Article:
Gary Arnold, director for strategic partnerships at Armis, is an example of the danger. “In May 2021, Armis researchers discovered PwnedPiper, which is a series of nine critical vulnerabilities in the Nexus Control Panel that controls Swisslog Healthcare’s Translogic pneumatic tube system (PTS) stations. The infrastructure delivers medication, blood products and lab samples to more than 3,000 hospitals worldwide. However, the vulnerabilities allowed attackers to seize control of PTS stations and deploy ransomware that could enable them to launch denial of service (DoS) or man-in-the-middle attacks.”
Ransomware is a major threat to medical institutions. This malware is used to gain unauthorized access to a network, inject malware to lock users out, steal data, or paralyze a system to prevent them from accessing it. After gaining unauthorized access to a network, the attacker demands ransom. The ransom includes the promise of a decryption key and the return of the stolen data.
Telemedicine and Remote Connectivity Risks
Many health care organizations have seen an increase in online consultations in the past 18 months. Telemedicine and remote connectivity offer patients and medical staff both ease of access. However, they also increase the risk of cyberattacks and health care data breaches if they aren’t adequately protected or if users don’t have secure access.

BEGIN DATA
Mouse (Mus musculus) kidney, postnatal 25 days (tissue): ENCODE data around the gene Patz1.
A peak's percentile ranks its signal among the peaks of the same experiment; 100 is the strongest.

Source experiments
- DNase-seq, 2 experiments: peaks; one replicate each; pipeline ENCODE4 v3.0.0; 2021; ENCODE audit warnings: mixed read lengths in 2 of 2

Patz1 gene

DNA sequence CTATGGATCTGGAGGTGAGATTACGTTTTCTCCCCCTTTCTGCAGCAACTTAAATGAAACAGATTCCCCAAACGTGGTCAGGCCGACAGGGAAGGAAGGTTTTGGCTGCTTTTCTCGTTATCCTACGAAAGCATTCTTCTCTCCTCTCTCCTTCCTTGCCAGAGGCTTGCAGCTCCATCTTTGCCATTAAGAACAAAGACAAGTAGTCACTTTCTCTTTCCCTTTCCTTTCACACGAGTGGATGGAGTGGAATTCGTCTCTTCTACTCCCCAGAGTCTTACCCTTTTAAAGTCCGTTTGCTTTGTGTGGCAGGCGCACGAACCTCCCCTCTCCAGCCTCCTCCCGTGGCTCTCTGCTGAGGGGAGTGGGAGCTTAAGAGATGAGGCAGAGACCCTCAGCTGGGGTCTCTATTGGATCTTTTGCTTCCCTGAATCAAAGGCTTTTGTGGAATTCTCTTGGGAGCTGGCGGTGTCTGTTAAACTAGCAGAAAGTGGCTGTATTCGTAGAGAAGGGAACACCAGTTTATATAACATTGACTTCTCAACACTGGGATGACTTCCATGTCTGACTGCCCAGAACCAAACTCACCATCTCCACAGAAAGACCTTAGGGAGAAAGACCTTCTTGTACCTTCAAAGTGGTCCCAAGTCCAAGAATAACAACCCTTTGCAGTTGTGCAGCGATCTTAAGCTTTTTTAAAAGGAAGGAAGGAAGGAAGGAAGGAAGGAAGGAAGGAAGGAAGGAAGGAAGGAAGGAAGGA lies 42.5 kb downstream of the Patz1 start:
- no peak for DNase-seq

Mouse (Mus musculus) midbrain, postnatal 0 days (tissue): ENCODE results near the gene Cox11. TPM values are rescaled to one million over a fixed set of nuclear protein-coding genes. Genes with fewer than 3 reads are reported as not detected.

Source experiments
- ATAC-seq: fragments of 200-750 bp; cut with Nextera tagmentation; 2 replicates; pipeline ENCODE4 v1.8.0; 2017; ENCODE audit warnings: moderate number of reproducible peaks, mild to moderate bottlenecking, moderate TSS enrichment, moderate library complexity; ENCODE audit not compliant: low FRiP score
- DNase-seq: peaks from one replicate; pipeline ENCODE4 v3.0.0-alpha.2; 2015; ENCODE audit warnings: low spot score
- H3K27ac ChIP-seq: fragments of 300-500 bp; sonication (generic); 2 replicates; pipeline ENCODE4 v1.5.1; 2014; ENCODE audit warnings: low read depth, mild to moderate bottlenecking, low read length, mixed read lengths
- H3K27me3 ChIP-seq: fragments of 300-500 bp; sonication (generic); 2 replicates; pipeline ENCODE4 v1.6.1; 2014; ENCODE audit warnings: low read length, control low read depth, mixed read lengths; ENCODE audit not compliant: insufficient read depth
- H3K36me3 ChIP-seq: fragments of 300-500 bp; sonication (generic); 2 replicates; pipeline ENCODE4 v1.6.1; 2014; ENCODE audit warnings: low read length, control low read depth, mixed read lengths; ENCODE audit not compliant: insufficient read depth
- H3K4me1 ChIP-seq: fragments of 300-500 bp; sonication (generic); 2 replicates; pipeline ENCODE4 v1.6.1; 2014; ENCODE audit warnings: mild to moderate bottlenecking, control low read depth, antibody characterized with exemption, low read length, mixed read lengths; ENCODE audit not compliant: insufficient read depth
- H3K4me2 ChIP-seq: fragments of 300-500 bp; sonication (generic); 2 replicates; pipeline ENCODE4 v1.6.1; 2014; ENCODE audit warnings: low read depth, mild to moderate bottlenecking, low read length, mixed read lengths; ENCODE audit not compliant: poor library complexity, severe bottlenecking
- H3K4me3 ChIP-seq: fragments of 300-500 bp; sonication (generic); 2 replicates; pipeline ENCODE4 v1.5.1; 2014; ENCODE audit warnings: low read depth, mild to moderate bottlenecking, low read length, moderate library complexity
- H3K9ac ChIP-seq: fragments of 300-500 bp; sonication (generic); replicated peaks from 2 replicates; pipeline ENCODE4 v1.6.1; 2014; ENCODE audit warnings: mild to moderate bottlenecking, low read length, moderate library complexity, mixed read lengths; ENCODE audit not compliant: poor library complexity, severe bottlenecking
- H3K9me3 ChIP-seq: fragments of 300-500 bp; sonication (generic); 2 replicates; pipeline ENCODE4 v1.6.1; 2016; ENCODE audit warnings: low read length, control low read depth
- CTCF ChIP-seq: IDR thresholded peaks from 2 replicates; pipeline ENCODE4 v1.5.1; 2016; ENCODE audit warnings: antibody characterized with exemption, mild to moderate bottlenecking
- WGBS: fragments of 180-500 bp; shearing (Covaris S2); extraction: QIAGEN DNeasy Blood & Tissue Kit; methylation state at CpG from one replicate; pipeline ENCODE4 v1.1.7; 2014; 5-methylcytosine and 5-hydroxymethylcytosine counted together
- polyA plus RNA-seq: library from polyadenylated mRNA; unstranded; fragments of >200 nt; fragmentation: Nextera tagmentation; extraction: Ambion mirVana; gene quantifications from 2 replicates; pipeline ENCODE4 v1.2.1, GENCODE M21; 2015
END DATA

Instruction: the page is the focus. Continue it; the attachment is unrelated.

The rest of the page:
How to Secure Health Care Data and Organizations
Implementing the right security solutions can help to reduce the impact of cyber crime on the health care sector. Businesses can avoid data loss, leakage, and theft by using the right security tools and providing sufficient training. It also allows for visibility into system and device vulnerabilities. Employees are better equipped than others to spot signs of a cyberattack. This allows organizations to quickly respond to attacks and minimize the damage.
Armis and IBM offer security solutions and services for life sciences and health care companies to protect them from the rising tides of cybercrime. These include:
Armis and IBM assist health care organizations in protecting their systems by monitoring and assessing device behavior and monitoring for potential risks. These solutions also give clear visibility into who or whatever is trying to access their corporate networks. These solutions are capable of monitoring Wi-Fi networks for potential network intrusion or data exfiltration. They also monitor devices that aren’t directly connected to networks, such as defibrillators or devices like smart lights, smart locks and wearables.
Cybercriminals are outnumbered
Cyberattacks are becoming more common in the health care sector. Their security threat level rises as they deploy more sophisticated devices and networks, and expand remote care. Medical companies need to ensure their users and devices remain safe by deploying solutions to increase visibility of their attack surface, combat emerging threats, or keep their network secure.
Find out the key considerations that will help you and your organization win the cybercriminals battle. Download this Armis whitepaper.